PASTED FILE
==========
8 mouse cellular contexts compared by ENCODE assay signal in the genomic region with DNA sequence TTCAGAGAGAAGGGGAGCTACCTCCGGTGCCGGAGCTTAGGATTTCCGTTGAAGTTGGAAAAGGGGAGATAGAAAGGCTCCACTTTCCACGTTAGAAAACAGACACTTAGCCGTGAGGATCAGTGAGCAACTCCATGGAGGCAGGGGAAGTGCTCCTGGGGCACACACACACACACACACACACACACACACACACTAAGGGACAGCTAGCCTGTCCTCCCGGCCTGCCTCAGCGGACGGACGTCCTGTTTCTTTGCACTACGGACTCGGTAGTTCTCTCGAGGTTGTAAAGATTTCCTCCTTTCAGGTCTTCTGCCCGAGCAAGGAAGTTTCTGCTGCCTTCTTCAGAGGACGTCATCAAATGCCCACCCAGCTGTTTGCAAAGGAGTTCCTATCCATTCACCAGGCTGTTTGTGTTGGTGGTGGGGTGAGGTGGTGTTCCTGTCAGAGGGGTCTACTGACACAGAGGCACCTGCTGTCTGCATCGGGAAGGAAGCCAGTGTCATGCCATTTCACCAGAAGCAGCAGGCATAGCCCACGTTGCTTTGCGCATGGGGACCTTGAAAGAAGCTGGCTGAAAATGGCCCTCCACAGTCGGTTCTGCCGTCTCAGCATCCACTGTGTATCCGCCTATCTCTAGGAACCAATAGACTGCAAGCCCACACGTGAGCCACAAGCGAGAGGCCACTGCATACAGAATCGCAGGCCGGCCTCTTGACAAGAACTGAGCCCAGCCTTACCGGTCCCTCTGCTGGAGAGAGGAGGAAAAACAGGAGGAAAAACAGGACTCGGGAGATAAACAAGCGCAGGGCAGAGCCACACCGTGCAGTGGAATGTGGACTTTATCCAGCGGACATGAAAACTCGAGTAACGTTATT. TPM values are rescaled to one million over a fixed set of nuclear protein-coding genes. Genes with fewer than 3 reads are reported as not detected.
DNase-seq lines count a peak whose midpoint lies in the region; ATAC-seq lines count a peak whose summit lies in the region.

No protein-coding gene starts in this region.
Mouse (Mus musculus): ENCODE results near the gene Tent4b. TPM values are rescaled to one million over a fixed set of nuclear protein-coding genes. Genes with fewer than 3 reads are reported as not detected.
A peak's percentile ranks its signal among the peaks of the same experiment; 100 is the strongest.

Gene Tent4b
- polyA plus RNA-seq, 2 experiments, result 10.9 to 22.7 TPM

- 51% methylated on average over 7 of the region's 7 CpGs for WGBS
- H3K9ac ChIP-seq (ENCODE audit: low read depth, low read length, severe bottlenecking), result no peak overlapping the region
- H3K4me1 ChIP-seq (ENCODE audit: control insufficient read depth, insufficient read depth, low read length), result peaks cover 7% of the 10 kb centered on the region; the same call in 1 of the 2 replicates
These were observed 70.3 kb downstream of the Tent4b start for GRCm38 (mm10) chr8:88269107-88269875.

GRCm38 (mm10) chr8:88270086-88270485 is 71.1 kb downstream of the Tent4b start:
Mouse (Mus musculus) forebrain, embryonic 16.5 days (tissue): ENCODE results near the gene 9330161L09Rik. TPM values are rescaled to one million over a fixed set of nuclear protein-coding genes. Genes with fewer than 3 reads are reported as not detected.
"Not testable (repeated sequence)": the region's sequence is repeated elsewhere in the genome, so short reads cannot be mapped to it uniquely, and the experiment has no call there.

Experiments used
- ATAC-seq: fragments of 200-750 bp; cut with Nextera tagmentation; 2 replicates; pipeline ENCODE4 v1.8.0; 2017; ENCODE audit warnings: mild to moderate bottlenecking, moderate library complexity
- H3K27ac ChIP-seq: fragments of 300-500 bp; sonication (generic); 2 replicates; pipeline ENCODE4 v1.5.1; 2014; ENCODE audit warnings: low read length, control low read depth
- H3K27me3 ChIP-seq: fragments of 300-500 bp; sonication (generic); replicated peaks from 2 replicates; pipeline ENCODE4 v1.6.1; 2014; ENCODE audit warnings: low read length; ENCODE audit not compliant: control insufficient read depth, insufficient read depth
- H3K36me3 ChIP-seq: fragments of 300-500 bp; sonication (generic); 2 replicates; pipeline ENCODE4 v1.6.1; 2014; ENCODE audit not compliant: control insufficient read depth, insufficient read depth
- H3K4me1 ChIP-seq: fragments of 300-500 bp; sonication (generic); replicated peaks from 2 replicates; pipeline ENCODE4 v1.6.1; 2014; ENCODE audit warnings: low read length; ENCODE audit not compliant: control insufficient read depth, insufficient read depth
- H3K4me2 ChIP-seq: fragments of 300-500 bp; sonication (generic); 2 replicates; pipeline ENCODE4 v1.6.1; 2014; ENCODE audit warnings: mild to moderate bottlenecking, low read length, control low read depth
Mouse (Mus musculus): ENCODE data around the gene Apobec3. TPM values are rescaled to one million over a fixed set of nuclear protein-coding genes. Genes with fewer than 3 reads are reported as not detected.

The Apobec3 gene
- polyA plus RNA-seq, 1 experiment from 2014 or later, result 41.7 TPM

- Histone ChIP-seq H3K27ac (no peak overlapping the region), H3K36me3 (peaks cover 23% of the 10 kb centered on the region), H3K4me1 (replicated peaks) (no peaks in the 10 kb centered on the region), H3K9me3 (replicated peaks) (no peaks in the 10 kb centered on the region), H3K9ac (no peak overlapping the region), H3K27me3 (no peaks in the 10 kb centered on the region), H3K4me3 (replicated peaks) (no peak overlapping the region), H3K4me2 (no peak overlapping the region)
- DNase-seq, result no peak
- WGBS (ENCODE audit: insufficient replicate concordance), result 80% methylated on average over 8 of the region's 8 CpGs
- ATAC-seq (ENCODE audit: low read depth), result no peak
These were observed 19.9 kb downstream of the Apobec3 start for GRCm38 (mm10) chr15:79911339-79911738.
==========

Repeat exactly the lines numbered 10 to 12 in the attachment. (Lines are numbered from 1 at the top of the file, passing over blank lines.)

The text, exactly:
- H3K4me1 ChIP-seq (ENCODE audit: control insufficient read depth, insufficient read depth, low read length), result peaks cover 7% of the 10 kb centered on the region; the same call in 1 of the 2 replicates
These were observed 70.3 kb downstream of the Tent4b start for GRCm38 (mm10) chr8:88269107-88269875.

GRCm38 (mm10) chr8:88270086-88270485 is 71.1 kb downstream of the Tent4b start: